Space Invaders has been inducted into the World Video Game Hall of Fame, almost 40 years after its release.
The 1978 space shooter was honoured alongside Sonic the Hedgehog, The Legend of Zelda, The Oregon Trail, Grand Theft Auto III and The Sims.
They join the six inaugural titles from 2015: Doom, Pong, Pac-Man, Super Mario Bros, Tetris and World of Warcraft.
Titles are selected for the US-based museum based on their status among players, longevity and influence.
Hall of fame games become permanent exhibits at The Strong museum of play in Rochester, New York.
The winning games were selected from 15 finalists, which included Final Fantasy, Tomb Raider and the original Pokemon games.
The inductees span genres, decades and platforms but "all have significantly affected the video game industry, popular culture, and society in general," the museum said.
"Although a handful of shooter games preceded Space Invaders, its runaway success, innovative features, compelling graphics, and elemental themes captured the public imagination, spurring many imitators and a craze for arcade games," said Jeremy Saucier, assistant director of The Strong's International Centre for the History of Electronic Games (ICHEG).
Oregon Trail, in which the player controls a wagon of settlers crossing the West in the early days of American settlement, is fondly remembered by many for its fun approach to education as well as its difficulty, which saw players frequently "die" of dysentery.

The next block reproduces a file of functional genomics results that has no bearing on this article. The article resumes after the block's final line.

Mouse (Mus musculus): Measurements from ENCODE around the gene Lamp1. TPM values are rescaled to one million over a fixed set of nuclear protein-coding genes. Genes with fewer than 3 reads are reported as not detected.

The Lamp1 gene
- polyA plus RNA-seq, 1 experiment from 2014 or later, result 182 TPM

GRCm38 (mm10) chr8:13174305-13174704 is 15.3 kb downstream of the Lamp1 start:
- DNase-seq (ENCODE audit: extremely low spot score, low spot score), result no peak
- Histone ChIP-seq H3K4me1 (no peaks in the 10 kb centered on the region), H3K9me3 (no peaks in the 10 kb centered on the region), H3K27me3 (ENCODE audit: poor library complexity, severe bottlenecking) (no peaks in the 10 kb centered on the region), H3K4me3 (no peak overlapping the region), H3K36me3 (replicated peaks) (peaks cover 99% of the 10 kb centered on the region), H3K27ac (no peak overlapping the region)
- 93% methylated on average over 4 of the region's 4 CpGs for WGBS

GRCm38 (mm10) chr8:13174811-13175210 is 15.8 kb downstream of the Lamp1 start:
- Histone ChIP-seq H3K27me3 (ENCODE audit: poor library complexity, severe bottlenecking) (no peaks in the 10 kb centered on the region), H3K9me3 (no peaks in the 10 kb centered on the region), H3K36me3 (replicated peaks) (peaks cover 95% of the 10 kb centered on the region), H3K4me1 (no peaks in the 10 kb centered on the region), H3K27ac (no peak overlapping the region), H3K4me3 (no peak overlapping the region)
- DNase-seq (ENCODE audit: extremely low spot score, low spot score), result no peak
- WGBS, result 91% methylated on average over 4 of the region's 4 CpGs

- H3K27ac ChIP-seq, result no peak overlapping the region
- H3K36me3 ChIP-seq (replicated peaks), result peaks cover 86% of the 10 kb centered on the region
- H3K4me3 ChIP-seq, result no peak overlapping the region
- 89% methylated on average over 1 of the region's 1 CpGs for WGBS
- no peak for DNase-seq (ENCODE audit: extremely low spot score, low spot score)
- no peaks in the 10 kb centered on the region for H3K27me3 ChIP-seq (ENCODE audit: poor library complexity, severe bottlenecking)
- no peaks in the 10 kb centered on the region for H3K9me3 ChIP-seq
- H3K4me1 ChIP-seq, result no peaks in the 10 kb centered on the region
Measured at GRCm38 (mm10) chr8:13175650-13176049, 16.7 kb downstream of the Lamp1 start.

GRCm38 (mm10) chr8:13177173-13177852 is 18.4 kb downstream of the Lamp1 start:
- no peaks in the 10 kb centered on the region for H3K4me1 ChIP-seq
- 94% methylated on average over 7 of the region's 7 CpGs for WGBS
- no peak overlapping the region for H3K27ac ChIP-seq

Grand Theft Auto III, a game with violence and mature themes, made headlines when it was released in 2001. It was a big commercial success, selling 14 million copies.
"Grand Theft Auto III renewed debates about the role of games and violence in society while it signalled video games aren't just for kids," Mr Saucier said.
The Legend of Zelda and Sonic the Hedgehog were the first entries in long-running franchises for Nintendo and Sega respectively, and remain popular today. Both games spawned multiple sequels and spinoffs, including cartoon series.
The Sims, released in 2000, was described by the museum as a "virtual dollhouse game" in which players manipulate digital characters to create their own stories.
"The game has had universal appeal, with female players outnumbering males, and adults as passionate about the game as children," said ICHEG director Jon-Paul Dyson.
"By turning the computer into a toy to explore the complexity of the human experience, The Sims radically expanded the notion of what a game could be."